DELMARVA ALMANAC

Celebrating The Delmarva Solstice

by Dana Kester-McCabe

If you are looking for an alternative to all the hustle and bustle of the holiday season take an evening stroll on the solstice and enjoy the peaceful beauty of the magnificent Delmarva sky.

People have been observing and celebrating notable astronomical events throughout human history. While the Judeo-Christian holidays have been and still are very popular here, more and more people are starting once again to create celebrations based on these natural events. The winter solstice can be a nice antidote to the over commercialization of Christmas which actually has some of its roots in the Celtic Yuletide celebration which originally celebrated – you guessed it the solstice.

Winter solstice marks the shortest day and the longest night of the year. The first part of the earth’s yearlong orbit around the sun is called stationary or direct. The solstice occurs when it begins to come back around again for that part of the trip which is called retrograde. This December that moment will be on the 21st at 5:03pm which will be about a half hour after sunset. On that day the sun will rise at its farthest south east point and set at its farthest south west point. If you go outside and look at your shadow at noon it will be the longest it will be all year long.

We tend to call the solstice the beginning of winter. According to meteorologists winter actually begins on December 1st. Ancient peoples saw the solstice as the midpoint of winter. They had a "the glass is half full" attitude. They celebrated the solstice as that point when the days started getting longer again, or the “coming of the light.” It was a way of bucking up for the deepest part of winter that was still to come.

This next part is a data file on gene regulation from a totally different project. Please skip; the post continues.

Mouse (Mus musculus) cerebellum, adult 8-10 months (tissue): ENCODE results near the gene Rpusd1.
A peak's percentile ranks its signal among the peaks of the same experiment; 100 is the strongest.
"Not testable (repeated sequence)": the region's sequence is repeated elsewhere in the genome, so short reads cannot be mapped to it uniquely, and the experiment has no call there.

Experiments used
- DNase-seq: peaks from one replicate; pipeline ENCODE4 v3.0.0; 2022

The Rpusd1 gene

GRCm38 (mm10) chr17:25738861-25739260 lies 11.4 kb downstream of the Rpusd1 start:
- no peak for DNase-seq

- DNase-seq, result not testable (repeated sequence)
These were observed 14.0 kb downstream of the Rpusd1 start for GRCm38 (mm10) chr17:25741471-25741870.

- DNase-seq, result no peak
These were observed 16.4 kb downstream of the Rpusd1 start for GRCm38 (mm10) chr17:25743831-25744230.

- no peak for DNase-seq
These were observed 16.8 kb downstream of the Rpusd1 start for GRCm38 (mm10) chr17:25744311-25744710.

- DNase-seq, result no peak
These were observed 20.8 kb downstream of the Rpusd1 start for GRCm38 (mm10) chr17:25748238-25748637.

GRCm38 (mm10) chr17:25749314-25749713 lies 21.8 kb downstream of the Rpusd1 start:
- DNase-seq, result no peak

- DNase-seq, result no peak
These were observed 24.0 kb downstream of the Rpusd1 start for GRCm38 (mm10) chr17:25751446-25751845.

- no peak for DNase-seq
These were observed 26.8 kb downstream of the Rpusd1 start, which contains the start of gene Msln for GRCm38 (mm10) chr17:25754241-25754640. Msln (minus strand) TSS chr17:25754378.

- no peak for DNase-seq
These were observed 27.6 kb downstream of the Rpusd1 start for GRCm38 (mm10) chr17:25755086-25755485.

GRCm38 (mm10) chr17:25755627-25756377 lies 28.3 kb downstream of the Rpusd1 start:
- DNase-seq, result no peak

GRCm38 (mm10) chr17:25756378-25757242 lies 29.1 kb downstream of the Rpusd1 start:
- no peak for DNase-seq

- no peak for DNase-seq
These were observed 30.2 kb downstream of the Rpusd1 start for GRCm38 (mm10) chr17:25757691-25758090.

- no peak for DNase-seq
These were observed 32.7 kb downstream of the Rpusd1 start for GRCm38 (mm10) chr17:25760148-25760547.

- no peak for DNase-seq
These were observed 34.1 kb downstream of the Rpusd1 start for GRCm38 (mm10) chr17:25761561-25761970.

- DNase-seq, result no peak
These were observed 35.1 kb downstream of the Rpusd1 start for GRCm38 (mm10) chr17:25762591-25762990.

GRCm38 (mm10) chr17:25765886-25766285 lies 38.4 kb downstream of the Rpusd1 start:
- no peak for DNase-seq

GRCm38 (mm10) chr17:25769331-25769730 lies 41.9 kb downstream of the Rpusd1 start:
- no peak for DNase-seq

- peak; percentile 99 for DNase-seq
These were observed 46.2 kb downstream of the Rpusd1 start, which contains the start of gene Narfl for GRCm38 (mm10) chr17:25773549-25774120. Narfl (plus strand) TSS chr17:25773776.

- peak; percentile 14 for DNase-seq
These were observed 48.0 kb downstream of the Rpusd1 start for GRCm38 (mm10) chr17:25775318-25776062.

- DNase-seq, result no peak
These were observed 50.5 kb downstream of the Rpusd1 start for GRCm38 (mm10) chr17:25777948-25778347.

Whether or not you think there is anything special about that moment of the solstice, during December the low arc of the sun makes its’ rising and setting really magical with brilliant purples, pinks, gold and orange. The light show is especially spectacular along the waters of Delmarva. If you are looking for an alternative to all the hustle and bustle of the holiday season take an evening stroll on the solstice and enjoy the peaceful beauty of the magnificent Delmarva sky.

Our winters are fairly mild compared to some places. And the weather is often very nice on the solstice making brisk evening walks very pleasant. After 9pm this is a great time of year to see the milky way in all its glory. The Geminid meteor shower peaks on December 13th and 14th. It is said to be one of the best meteor showers all year, though the waxing moon may still be a bit too bright for viewing it this year.

But the night of the solstice, and the next after will be the peak of the Ursid meteor shower which can best be seen around midnight near the Little Dipper. It is expected to have a decent showing this year if there is no cloud cover. This is because the moon will be new (or in its darkest phase) on the solstice – prime time for stargazing. Though there are some areas here on the peninsula with significant light pollution, you do not have to go very far to find a good view of the stars.

There will be a guided Winter Solstice stargazing hike that begins at 3pm at the Burton Island Nature Preserve on Indian River Bay in Delaware. Check our site for links to this event which requires registration. And, contact your local park for information about stargazing there.

Here at the Delmarva Almanac we wish you a warm and wonderful holiday season in all the ways that it is celebrated, and another year of pleasant living between our shorelines.


References:


Find out more about the Winter Solstice Stargazing Hike on Indian River Bay.

Want to learn more about astronomy? Check out the Delmarva Stargazers website: delmarvastargazers.org